john lee dumas podcast,

How Podcaster John Lee Dumas Uses Content Marketing

On Paul Colligan’s Podcast Report – Episode #40, I heard him mention John Lee Dumas’ 7-day a week podcast called “Entrepreneur on Fire“.

Paul said that he once asked John about his reason for doing his podcast so many days a week.

John told him that by posting a new episode 7 days a week, it gave people 7 opportunities to share his content.

Did you catch that?

John has 7 “poles” in the water! 

In case you haven’t realized it, John’s extremely successful podcast isn’t just designed to help you.

It’s content marketing! Now don’t get me wrong.

It’s full of awesome, powerful, and even helpful content that his listeners gobble up (and share).

But it’s content that’s meant to lead people to buy the products that will help them achieve their goals.

Here are some of the products that John offers:

You see, John is smart enough to realize that when it comes to content marketing the more hooks (or poles) in the water, the more fish!

The Content Marketing Principle John Uses: The more pieces of content that you put into the water, the more “fish” you have a chance to catch!

Why don’t more businesses think this way?

How Many Content Marketing “Hooks” Do You Have in the Water?

Somehow many businesses post up one blog post, one white paper, etc. and then expect that one piece of content to bring in all the prospects and customers that they’ll ever need.

And then, when they don’t see any results, they think content marketing is useless!

That’s like betting all your money on catching two fish on one hook.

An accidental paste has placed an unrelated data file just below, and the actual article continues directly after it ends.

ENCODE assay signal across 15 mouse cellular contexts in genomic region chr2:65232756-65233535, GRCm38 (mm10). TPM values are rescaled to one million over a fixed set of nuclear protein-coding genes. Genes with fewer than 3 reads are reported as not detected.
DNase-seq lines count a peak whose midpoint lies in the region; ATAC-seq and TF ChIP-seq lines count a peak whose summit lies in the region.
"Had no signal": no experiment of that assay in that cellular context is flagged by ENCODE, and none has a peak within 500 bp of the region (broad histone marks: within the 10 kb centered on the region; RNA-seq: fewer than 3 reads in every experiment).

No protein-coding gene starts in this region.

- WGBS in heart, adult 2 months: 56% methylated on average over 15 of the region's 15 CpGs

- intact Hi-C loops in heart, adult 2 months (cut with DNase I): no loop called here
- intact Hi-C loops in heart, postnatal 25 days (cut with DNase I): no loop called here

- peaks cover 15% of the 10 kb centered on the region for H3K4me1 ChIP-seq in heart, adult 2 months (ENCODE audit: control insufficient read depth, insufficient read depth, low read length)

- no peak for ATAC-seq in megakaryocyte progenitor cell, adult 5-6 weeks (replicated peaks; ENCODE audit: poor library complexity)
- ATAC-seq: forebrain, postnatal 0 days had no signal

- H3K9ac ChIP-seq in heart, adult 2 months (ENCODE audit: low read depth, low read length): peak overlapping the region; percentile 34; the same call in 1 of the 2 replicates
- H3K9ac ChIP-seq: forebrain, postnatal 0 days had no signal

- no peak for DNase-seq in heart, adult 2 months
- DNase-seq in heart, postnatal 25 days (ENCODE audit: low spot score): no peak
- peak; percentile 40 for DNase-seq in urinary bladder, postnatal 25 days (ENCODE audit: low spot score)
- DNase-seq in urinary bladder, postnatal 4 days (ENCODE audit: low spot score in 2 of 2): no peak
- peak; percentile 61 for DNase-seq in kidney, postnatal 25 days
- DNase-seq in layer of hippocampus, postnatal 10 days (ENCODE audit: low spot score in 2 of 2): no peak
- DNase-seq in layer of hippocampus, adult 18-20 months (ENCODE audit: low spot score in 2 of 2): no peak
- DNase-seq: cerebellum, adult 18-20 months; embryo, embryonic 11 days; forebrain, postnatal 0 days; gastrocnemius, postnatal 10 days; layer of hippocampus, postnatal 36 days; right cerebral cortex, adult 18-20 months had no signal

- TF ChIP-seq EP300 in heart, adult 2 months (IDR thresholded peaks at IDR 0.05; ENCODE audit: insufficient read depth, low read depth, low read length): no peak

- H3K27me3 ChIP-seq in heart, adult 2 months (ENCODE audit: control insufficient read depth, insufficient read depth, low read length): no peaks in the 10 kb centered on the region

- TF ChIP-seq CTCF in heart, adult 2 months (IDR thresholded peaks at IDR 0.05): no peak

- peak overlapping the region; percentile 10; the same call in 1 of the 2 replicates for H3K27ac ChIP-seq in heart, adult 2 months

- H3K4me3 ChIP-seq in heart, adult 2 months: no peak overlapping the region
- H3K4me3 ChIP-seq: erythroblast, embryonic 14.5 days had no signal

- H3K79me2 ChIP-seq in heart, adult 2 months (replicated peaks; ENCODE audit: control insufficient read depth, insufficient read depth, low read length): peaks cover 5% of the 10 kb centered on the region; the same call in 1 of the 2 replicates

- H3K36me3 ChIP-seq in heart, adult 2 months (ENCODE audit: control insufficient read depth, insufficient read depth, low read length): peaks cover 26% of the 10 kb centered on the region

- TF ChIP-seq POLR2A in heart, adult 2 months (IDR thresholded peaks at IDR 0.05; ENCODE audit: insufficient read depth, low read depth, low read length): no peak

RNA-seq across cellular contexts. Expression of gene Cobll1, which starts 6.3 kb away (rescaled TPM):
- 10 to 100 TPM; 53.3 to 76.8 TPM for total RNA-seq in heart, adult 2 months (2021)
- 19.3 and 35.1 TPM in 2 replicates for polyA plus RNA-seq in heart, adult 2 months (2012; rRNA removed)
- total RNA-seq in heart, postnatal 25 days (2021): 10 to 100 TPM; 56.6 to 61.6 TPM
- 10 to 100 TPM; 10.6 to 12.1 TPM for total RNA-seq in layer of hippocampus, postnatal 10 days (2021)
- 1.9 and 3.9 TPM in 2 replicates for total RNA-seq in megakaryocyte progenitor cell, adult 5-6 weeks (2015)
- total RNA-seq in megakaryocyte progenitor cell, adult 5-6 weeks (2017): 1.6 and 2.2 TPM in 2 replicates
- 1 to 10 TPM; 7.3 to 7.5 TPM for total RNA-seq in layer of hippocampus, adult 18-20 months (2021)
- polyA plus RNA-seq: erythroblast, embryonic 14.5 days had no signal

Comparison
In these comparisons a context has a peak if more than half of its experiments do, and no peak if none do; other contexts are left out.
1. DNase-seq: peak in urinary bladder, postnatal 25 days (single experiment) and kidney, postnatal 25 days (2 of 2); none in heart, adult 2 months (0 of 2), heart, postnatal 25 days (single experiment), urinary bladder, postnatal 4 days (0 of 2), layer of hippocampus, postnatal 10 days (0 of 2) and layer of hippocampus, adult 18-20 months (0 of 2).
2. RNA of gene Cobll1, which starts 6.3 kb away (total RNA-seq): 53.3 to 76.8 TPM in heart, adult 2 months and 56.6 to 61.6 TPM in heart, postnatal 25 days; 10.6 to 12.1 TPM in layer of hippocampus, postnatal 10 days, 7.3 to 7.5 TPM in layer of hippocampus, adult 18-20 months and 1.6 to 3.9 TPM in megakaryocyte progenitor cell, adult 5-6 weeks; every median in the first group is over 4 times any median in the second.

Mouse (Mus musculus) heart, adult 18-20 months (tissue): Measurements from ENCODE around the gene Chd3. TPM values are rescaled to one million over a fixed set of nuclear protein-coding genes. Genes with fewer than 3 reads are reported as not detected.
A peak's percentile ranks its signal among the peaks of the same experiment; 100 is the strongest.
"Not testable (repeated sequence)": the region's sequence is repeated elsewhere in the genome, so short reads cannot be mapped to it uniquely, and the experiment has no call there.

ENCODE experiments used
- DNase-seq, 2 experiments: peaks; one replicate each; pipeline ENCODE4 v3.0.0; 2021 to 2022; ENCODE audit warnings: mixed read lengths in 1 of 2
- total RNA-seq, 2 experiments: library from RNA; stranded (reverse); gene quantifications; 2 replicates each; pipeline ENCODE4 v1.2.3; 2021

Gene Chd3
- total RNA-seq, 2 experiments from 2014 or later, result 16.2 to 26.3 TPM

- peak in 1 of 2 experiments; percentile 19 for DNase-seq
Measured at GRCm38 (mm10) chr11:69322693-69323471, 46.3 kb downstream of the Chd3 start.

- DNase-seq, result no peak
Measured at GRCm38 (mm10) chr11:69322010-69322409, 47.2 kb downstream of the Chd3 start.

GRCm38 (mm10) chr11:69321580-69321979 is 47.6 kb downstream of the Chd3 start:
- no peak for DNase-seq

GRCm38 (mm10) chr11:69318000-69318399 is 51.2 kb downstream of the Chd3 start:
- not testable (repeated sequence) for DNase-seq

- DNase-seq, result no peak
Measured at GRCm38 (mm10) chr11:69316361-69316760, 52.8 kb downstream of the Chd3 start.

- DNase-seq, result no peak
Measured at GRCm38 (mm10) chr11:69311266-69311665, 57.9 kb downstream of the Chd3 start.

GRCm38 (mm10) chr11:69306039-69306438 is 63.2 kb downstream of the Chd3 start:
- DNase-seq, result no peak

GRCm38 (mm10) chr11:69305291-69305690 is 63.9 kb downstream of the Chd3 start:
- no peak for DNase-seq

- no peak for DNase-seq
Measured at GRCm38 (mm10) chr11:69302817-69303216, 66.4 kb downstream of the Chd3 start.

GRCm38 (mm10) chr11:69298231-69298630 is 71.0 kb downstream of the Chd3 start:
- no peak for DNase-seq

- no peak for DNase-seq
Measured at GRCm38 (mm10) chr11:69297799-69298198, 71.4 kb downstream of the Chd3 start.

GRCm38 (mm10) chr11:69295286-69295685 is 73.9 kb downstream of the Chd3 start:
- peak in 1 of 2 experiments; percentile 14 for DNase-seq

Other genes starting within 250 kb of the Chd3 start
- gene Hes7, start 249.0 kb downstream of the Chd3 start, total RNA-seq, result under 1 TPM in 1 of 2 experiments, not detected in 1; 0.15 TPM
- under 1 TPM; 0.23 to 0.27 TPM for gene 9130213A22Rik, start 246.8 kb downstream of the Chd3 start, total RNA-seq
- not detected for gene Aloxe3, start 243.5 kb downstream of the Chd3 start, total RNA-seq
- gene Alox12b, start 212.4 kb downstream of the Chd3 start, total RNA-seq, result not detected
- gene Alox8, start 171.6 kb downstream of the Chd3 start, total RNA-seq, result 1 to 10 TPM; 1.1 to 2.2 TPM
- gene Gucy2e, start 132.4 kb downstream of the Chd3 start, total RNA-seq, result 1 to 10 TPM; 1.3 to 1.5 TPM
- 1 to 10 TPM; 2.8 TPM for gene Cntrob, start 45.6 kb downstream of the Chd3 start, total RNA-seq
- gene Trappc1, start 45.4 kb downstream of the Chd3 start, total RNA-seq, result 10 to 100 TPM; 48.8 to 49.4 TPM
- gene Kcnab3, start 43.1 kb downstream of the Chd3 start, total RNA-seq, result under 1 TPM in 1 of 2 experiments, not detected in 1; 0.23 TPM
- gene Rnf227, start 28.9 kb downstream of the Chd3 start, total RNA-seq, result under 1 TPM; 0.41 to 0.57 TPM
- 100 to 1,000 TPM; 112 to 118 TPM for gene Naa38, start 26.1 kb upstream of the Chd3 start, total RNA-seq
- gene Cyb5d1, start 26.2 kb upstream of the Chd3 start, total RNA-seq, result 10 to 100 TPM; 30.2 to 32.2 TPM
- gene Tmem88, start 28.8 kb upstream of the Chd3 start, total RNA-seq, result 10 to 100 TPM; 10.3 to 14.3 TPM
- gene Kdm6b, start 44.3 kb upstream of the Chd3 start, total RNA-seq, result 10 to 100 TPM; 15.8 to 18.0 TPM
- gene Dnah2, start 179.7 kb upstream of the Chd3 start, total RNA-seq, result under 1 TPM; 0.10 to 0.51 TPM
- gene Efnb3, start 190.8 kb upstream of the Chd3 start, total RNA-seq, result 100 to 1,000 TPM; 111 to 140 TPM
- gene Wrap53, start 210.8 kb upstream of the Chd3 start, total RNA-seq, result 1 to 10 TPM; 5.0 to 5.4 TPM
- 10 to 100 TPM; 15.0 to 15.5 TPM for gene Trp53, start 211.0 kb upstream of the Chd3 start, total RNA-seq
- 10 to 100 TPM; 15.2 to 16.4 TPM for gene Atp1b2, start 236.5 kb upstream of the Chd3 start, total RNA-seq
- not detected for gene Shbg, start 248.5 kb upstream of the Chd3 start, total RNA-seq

Yeah, that’s not likely to happen.

Instead business owners need to think like a fisherman and like John Lee Dumas does. Many poles in the water increase the chance you’ll catch more (or at least some) fish.

 

How You Can Apply This “Many Poles in the Water” Principle

Now I am sure that by now some of you are thinking, “Well I don’t have time to podcast (blog, etc.) 7 days a week! I have a business to run!”

There are ways for you to follow this principle without having to write 7 days a week.

Here are two ways you can follow this principle without focusing all of your (or your staff’s) time on creating content.

1. Same bait different ponds

You need to realize that there are different sites that you can post your same content on. For example, a few months after you (or your team) post a blog post on your site, you can post the same post on LinkedIn.

That will allow a new group of people to get exposure to it. (I post old blog posts on LinkedIn and have gotten great exposure this way.)

Another thing you can do is have you (or your team) write a new post, but this time get it posted on some other website. Where? There are plenty of sites that are looking for content. You just need to look around.

There are many places you can look online:

  • Look for websites that accept guest posts (Peter Sandeen and EffectiveInboundMarketing.com both have great lists of sites that accept guest posts.)
  • Check your local newspaper websites and see if they’d like to republish one of your posts or have you (or your staff) write a new blog post for their site